The American Red Cross, one of the world’s largest humanitarian organizations, is a non-government agency with a mission to help communities prepare for, respond to and recover from disasters. With one of the world’s most recognizable symbols, the Red Cross brings hope to millions of people down the street, across the country and around the globe.
Since its founding in 1881 by visionary leader Clara Barton, the American Red Cross has been the nation’s premier emergency response organization. As part of a worldwide movement that offers neutral humanitarian care to victims of war, the American Red Cross distinguishes itself by also aiding victims of devastating natural disasters. Over the years, the organization has expanded its services, while maintaining the aim of preventing and relieving suffering.
The Greater Somerset County Chapter of the American Red Cross serves a population of more than 220,000 people in New Jersey. It is one of nearly 700 community chapters throughout the nation delivering vital Red Cross services to residents. Those services include disaster relief; comfort for military members, their families and veterans; the collection, processing and distribution of lifesaving blood and blood products; educational programs that promote preparedness, health and safety; and international relief and development programs.
Last year, the Greater Somerset County Chapter trained 12,000 citizens in the community in lifesaving skills, collected 800 units of lifesaving blood, trained more than 400 volunteers in disaster response and helped more than 65 families communicate emergency messages to loved ones.
Since 2007, the chapter has sheltered more than 2,600 residents affected by two national flooding events in addition to residents affected by more common emergencies like house fires. In order to be able to provide such vital disaster relief services, the American Red Cross relies entirely on donations of time, money and blood from the public to do its work. Remarkably, 96 percent of American Red Cross staff are volunteers. And an average of 91 cents of every dollar the Red Cross spends is invested in humanitarian services and programs.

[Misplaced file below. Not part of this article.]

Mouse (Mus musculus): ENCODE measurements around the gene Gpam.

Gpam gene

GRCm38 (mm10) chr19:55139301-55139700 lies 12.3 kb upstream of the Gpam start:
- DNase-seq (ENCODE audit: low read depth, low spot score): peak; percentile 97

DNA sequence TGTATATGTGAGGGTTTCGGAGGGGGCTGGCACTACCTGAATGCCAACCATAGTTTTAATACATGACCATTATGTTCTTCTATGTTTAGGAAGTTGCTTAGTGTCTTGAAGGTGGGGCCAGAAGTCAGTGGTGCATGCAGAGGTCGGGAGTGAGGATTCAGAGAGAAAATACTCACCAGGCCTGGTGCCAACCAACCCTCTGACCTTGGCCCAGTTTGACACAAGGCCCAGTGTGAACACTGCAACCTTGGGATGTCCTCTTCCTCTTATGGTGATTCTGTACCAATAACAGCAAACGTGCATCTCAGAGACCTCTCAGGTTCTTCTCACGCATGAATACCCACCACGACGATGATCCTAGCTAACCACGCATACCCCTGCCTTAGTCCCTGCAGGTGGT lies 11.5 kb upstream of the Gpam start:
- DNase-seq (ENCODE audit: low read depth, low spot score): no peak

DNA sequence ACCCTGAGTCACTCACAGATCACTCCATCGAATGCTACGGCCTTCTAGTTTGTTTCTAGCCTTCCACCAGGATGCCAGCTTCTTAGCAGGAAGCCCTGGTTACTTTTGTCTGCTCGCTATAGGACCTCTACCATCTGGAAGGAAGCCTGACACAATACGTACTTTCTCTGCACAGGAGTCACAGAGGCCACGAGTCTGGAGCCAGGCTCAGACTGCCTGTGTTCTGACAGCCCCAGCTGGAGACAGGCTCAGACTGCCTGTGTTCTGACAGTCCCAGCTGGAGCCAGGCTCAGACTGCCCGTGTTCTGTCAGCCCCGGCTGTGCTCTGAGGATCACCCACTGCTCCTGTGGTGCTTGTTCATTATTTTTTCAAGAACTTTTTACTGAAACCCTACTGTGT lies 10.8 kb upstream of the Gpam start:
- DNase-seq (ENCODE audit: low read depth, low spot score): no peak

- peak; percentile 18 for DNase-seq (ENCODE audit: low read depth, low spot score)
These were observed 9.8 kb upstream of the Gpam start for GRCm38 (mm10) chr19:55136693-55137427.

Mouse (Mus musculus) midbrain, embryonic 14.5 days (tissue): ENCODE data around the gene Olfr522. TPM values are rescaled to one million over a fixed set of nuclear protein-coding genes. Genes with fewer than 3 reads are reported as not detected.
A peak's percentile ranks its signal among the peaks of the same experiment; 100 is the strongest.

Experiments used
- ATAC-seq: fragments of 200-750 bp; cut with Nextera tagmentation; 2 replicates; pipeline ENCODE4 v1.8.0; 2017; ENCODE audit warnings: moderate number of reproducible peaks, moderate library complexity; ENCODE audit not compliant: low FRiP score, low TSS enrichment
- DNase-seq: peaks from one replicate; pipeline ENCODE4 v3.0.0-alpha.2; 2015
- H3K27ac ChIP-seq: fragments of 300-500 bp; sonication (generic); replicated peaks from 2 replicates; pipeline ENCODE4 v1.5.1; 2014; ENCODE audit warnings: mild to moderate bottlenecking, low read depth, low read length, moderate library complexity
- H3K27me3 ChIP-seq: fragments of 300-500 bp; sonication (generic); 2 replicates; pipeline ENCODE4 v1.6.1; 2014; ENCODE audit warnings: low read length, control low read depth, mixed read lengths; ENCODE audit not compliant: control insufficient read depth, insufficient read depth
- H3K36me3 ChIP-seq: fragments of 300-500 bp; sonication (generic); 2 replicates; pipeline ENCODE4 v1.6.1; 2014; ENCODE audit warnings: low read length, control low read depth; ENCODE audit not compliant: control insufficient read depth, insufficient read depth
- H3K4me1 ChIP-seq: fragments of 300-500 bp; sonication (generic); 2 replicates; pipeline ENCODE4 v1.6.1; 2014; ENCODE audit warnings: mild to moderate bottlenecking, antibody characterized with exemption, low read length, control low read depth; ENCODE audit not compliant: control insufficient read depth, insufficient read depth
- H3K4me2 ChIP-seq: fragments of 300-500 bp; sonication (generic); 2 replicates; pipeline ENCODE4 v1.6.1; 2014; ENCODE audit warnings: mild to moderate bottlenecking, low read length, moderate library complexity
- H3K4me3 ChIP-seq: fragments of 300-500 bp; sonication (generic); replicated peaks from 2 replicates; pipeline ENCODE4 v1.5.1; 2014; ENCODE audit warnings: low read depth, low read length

The American Red Cross touches one in every 50 people in the country. But the reality is that too few people know that the Red Cross is not a government agency or that it is the single largest blood supplier in the United States. Moreover, the Red Cross supports 2.6 million members of the U.S. Armed Forces, National Guard and their families before, during and after deployment.
Last year on the local level, the Greater Somerset County Chapter’s more than 500 volunteers contributed 22,859 community service hours. “When you step up to volunteer to help your community through the Red Cross, train to save a life, donate your lifesaving blood and contribute money to ensure that we can help save lives in your community, you are a hero,” says Amy Sutton, chief executive officer of the Greater Somerset County Chapter in Somerville, New Jersey. “You make it possible for the Red Cross to change the lives of people who have faced tremendous challenges to survive disasters and emergencies or life-threatening situations, and serve our country selflessly through our armed forces.”
The local chapter provides services to armed forces, lifesaving health and safety training, medical transportation, blood donation services and a Lifeline emergency response service program. Additionally, the Somerset Red Cross offers a wide range of programs and training to residents that includes first aid, CPR, automated external defibrillator (AED) use, bloodborne pathogens, swimming, lifeguarding and babysitter’s training.
To make a donation to the Greater Somerset County Chapter of the American Red Cross, call (908)725-2217 or visit www.american-redcross.org. For more information on the American Red Cross, log onto www.redcross.org.
Babysitter’s training, offered to people ages 11-14, guides participants in being the best babysitter on the block, helping youth gain confidence to make smart decisions and stay safe while watching children. The training covers basic childcare skills, such as diapering and feeding, and how to identify hazards, prevent injuries, and handle bedtime and discipline issues. Also taught are tips on searching for babysitting jobs, granting youth a sense of independence and responsibility.
The American Red Cross also helps families plan for emergencies before they strike. The Be Red Cross Ready program teaches families to “get a kit, make a plan and be informed.”
“Creating a culture of preparedness at an early age ensures that children will grow up knowing how to prepare for the unexpected in many areas of life,” explains Kenneth J. Salvatore, director of Health and Safety at the Greater Somerset Chapter. “Training provides everyday people with skills and confidence to respond to an emergency quickly and effectively.”